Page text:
Dr Bhoyrul explains that acne occurs after a “cascade of events”: the production of sebum (which makes your skin oily) is increased, too much sebum causes a blockage in the opening of your pores, blocked areas fill up with bacteria, the bacteria cause inflammation – and voila, acne.
Dr Bhoyrul explains that certain factors can precipitate acne, such as taking hormonal treatments or using heavy makeup that blocks pores. So whether our pores get clogged or not is in our control, but will it lead to acne? We can’t control that.
But what about all the claims that eating fatty foods or dairy products cause acne? âIn terms of factors related to lifestyle, diet or whatever, there is no concrete evidence of this. There’s a lot going around online about chocolate and dairy. There might be a suggestion that dairy could precipitate acne, but nothing consistent.
âYou have to be careful with this because if you think that diet is the cause of everything and then you are removing the things that are necessary for your normal development, it can be dangerous, especially if you are a teenager who is always growing and you need proteinâ¦ if you start to randomly cut things out of your diet, other aspects of your health could be compromised.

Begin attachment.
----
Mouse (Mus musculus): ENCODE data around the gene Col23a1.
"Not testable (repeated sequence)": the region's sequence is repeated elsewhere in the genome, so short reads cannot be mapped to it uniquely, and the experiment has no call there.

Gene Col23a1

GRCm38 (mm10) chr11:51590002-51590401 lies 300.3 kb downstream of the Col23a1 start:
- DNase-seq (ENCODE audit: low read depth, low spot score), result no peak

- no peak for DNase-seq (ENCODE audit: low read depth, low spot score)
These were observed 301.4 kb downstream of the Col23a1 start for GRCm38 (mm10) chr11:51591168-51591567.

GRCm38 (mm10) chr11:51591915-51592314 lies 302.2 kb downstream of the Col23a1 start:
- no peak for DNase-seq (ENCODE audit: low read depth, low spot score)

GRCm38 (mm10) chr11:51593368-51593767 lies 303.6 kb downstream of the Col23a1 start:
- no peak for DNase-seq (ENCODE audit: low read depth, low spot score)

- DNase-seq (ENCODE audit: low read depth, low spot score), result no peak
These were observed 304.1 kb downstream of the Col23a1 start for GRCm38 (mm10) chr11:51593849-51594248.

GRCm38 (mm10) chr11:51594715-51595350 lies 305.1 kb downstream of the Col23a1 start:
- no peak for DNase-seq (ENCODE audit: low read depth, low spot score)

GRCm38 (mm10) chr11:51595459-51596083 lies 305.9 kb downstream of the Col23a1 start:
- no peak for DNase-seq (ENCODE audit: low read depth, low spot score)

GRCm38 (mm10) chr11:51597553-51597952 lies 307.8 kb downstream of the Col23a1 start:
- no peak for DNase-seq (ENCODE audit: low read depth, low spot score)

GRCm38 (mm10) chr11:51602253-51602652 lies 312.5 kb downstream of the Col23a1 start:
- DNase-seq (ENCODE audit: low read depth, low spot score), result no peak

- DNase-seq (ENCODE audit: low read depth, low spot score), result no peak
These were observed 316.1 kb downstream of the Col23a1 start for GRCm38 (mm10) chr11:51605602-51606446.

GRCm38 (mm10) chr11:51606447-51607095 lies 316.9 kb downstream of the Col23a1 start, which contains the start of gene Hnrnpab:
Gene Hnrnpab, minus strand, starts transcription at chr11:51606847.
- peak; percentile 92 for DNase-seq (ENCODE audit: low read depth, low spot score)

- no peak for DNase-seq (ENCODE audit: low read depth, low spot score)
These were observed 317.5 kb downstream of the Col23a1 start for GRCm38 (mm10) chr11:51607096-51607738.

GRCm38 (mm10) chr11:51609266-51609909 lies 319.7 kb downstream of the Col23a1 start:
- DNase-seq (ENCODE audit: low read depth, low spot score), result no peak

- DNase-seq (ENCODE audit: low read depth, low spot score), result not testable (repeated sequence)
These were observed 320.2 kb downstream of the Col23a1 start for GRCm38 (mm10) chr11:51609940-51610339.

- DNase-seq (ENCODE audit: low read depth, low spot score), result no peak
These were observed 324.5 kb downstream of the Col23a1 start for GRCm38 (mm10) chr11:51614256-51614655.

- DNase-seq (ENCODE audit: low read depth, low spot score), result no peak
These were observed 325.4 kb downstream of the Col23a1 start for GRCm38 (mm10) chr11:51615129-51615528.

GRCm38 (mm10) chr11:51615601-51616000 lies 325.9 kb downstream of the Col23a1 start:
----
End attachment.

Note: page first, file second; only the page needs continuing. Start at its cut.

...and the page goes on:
When I ask Maddie if people have ever told her to change her diet to cure her acne, she doesn’t hesitate. “All the time. People believe in it so much that they don’t follow me if I don’t take their advice. It’s not even me saying ‘No thank you’, it’s just that people can’t stand. to come and see my MDs, give me advice, then see me keep complaining about acne and not following their advice.
“I post things that I eat, you know I could post my lunch and someone will say ‘Oh you sure you should eat that tomato blah blah blah it’s bad for inflammation” . “
Besides being totally unsolicited, this kind of advice is based on the inference that people with acne shouldn’t complain about their acne unless they are willing to do absolutely anything for it. to cure. Towards the end of our conversation, Maddie distills the problem perfectly with this guilt-ridden acne tip.
âThis is the funniest thing about unsolicited advice. You look at me and basically tell me that I have a problem that I need to solve, and if I don’t do everything I can, I’m an idiot. Itâs weird.
Instead of taking a stranger’s advice as gospel, Dr. Bhoyrul advises seeking professional advice when it comes to treating acne. He says your GP should be your first port of call and will likely recommend trying treatments like prescription retinoids or antibiotic creams and tablets. If you try these things and still don’t get very far, Dr. Bhoyrul recommends seeing a dermatologist.
At the end of the day, you never know what’s going on behind the scenes when it comes to someone’s skin condition. Dealing with the painful acne and the self-awareness that often comes with it is hard enough, let alone the misguided advice on what to do about it.
I’m lucky that the aforementioned Satan offspring doing at home on my face seems to be calming down, but I know what worked for me won’t work for everyone. Plus, even if they do reappear, I’ll be okay with that more, thanks to the impact of the acne positivity movement and people like Maddie. There are so many nicer things I can do besides worrying about my acne.
To learn more about skin acceptance, visit here.